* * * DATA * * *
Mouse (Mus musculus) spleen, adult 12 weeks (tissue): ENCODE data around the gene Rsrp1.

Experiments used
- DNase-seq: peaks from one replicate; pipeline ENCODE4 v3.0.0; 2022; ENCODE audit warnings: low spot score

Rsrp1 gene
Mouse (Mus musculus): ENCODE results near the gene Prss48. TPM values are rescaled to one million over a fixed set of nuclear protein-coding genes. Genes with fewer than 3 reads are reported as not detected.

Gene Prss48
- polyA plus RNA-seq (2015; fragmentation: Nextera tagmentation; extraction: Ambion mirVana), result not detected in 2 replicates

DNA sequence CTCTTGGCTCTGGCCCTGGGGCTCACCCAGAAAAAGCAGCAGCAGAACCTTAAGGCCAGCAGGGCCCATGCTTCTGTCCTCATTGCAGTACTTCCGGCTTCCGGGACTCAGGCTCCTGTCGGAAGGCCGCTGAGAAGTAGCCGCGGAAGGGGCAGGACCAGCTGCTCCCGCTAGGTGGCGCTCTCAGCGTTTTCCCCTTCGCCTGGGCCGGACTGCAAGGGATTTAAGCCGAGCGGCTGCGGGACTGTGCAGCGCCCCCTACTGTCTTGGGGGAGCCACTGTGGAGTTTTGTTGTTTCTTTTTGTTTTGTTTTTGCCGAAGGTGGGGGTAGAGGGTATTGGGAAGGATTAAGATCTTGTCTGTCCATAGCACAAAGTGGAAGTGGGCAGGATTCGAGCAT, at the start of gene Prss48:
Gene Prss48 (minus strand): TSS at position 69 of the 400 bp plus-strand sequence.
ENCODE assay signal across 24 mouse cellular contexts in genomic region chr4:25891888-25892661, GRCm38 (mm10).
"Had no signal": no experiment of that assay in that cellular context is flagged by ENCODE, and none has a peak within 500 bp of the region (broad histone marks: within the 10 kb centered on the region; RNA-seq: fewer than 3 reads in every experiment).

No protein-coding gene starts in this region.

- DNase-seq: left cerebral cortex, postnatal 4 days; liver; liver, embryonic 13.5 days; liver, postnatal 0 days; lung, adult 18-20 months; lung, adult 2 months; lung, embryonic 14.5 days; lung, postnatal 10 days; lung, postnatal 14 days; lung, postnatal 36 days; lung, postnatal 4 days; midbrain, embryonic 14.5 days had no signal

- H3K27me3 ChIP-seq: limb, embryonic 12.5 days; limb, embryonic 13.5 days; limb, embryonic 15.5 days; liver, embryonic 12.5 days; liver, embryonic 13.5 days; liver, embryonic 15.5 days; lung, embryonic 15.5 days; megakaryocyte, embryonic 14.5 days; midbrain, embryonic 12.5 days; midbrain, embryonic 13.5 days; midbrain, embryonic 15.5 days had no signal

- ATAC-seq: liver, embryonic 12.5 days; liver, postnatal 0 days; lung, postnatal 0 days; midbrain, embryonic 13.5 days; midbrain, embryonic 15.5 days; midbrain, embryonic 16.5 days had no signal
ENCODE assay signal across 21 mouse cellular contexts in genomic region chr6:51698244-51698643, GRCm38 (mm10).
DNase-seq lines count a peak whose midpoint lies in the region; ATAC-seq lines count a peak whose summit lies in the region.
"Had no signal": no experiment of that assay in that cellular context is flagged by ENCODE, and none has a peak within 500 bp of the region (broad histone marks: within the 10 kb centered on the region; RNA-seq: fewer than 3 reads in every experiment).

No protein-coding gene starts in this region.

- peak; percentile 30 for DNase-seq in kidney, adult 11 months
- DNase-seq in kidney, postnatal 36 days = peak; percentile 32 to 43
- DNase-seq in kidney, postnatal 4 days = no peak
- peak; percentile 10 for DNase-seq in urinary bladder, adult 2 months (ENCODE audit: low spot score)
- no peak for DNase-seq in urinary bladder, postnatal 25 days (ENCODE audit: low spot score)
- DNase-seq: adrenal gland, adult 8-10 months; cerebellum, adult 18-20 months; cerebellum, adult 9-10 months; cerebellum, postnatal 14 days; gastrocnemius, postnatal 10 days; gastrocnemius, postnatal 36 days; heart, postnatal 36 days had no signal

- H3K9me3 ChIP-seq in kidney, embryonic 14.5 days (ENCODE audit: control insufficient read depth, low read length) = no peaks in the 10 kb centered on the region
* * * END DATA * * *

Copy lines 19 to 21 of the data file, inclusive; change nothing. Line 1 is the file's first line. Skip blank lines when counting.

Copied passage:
No protein-coding gene starts in this region.

- peak; percentile 30 for DNase-seq in kidney, adult 11 months
- DNase-seq in kidney, postnatal 36 days = peak; percentile 32 to 43